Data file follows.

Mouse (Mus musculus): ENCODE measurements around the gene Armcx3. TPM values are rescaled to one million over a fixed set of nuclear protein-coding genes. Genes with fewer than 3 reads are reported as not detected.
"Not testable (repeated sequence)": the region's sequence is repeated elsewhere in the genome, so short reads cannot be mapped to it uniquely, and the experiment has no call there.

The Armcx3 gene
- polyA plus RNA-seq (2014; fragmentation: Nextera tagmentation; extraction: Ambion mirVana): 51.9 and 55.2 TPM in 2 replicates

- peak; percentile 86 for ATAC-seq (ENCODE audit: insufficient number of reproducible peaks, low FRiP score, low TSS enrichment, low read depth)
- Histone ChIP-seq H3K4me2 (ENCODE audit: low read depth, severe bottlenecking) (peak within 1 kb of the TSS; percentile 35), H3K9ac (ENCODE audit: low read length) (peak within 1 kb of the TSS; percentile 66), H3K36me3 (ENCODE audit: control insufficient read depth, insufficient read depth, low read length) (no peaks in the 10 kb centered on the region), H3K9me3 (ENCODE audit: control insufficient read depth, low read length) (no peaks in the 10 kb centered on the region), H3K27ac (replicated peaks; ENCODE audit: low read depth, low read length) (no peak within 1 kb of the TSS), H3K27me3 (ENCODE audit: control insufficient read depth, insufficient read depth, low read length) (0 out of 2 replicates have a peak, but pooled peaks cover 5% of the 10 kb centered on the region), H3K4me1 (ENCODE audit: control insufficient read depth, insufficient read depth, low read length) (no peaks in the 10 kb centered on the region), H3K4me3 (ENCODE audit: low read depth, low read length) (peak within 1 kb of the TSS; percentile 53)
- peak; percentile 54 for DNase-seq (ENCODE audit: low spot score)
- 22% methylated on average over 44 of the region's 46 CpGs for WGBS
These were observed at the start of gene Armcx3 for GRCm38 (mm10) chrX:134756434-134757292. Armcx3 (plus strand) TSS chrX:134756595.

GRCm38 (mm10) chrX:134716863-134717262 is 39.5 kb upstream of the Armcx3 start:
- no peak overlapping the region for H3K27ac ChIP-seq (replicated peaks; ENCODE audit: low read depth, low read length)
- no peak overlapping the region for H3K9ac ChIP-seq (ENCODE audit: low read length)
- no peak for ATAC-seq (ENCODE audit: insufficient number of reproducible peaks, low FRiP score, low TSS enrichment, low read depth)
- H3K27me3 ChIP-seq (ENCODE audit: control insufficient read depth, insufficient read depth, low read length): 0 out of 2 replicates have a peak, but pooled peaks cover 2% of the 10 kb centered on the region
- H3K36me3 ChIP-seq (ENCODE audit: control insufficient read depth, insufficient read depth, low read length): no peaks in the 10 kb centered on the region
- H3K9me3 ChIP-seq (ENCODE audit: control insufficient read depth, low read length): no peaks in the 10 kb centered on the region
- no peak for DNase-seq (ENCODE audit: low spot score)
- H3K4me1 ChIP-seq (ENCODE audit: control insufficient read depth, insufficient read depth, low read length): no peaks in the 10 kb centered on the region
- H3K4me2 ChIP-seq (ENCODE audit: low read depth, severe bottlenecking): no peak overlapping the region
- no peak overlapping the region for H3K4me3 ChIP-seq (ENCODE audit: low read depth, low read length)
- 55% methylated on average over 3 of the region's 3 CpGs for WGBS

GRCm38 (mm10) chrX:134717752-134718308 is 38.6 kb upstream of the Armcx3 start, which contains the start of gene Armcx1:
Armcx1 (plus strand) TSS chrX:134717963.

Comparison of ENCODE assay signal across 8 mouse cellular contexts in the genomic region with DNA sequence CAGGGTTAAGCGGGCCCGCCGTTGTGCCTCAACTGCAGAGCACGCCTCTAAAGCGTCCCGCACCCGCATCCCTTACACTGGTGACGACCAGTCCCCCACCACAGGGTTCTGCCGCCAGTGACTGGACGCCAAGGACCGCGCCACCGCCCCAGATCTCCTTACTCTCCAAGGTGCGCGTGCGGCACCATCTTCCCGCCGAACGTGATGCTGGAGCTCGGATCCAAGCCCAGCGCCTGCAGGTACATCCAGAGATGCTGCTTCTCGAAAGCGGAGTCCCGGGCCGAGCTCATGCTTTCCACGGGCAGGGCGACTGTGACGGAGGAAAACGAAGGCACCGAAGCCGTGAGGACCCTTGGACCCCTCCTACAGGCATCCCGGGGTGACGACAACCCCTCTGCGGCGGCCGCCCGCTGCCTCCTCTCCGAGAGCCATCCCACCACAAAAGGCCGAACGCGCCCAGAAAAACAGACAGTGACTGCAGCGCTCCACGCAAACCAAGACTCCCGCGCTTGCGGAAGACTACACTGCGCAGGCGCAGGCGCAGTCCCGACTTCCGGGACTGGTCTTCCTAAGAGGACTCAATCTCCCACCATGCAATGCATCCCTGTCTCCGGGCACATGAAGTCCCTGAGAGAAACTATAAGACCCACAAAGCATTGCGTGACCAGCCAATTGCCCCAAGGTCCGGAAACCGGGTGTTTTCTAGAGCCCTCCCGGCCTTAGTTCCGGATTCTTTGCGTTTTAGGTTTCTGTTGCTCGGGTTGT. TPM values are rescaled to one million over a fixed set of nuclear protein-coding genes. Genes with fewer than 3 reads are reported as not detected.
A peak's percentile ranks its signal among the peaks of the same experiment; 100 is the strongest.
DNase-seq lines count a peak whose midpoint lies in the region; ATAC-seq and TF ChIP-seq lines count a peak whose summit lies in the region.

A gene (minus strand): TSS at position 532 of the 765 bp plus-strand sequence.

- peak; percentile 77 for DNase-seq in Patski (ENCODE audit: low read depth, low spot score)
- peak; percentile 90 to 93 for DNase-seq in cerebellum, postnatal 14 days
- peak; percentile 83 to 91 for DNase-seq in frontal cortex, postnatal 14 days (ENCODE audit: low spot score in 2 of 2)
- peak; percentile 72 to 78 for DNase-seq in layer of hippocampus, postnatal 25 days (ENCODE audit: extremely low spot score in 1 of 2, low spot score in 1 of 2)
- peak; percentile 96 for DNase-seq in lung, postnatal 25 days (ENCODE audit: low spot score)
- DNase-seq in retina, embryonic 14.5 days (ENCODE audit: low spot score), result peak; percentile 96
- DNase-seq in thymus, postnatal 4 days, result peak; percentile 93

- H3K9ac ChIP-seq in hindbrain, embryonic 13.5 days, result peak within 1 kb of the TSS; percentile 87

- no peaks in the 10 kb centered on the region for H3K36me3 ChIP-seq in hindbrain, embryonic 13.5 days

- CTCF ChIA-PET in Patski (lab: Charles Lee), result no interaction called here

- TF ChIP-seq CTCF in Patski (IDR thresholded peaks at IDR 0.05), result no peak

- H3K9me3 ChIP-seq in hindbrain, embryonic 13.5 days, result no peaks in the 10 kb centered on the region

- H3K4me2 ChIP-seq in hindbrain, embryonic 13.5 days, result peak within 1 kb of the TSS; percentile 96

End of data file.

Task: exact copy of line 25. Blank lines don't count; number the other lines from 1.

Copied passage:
A peak's percentile ranks its signal among the peaks of the same experiment; 100 is the strongest.